9. DCockey
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    DCockey Senior Member

    It is possible, depending on hull shape, for a "submerged" transom to be dry at low speeds (Fn based on LWL considerably less than 0.3). This can be seen in various experiments including those reported in the Maki et al paper.

    The Froude number based on submerged transom depth appears to be an approximate indicator of the speed required for a dry transom.
     
  10. daiquiri
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    daiquiri Engineering and Design

    Correct, my fault. I have mistaken this discussion for this other old thread: http://www.boatdesign.net/forums/boat-design/planing-hull-disp-speeds-31464.html
    Cheers
     
  11. Ad Hoc
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    Ad Hoc Naval Architect

    Doesn't surprise me if the papers are like those posted by DC. It is not consistent in its methodology.

    The prism hull is a different length, the trims, which are fixed!!!, are different, the B/T's different from model to model. If their motivation was to investigate ventilation, in their approach, then a hull and hull shape is pretty much irrelevant, given their inconsistencies when comparing results.
     
  12. sottorf
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    sottorf member

    Coming back to the original question of this posting. Low speed resistance of planing monohulls is more complex than saying it is dependent on mainly length displacement ratio (ok for catamarans), transom subergence etc. As Almeter has shown the low speed resistance in reality is mainly dependent on the Clement number which is a function of the Displacement, the LCG and the Beam of the hull.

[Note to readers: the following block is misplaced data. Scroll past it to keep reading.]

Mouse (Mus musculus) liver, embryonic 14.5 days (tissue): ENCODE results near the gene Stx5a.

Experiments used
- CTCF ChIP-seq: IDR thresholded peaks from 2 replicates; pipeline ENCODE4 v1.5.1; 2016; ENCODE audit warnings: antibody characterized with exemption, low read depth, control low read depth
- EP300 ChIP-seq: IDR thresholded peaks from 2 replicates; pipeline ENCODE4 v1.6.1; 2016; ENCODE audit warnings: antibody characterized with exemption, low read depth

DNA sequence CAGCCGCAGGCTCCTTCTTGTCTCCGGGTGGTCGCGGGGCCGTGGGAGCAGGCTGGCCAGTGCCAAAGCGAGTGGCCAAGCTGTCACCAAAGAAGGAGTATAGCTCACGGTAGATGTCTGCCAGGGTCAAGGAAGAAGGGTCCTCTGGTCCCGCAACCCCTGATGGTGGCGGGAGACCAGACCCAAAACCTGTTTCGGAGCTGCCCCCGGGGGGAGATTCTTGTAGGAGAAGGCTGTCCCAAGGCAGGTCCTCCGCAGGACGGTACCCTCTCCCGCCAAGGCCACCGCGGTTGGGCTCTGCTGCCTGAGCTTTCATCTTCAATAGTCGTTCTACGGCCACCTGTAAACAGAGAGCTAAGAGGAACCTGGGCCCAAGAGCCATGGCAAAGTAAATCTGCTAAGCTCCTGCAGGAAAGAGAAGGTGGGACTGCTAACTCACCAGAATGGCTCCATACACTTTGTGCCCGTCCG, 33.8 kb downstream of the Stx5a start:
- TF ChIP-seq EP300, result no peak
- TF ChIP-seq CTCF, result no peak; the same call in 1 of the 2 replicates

The attached paper explains it all....
     
  13. sottorf
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    sottorf member

    Tests/calculations for planing hulls at displacment speeds are important. In particularly hump speed. All of us in the industry have heard about planing boats that get stuck on the hump and cant make it onto the plane because their hump resistance is too high. That is clear enough reason to allways consider hump resistance in a planing hull design - especially heavily loaded ones.
     
  14. Ace Dragon
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    Ace Dragon Polyurea and Spray Foam

    Hull Speed and SOR ? I know this is an old thread, but maybe it will get me some info.
    Please educate me to the two terms - Hull Speed and SOR.
     

  15. Ad Hoc
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    Ad Hoc Naval Architect

    That's because there is insufficient installed power to over come the prismatic hump or too much weight or both. Which is often owing to the designer not tank testing the hull form or only looking at top end speed where they do tank test.

    I wouldn't call testing at hump speed slow! For all vessels, cats or mono's running at high Fn's, you need to know what the main hump resistance is, otherwise you'll end up as you've described.

    Not doing this is just poor design practice.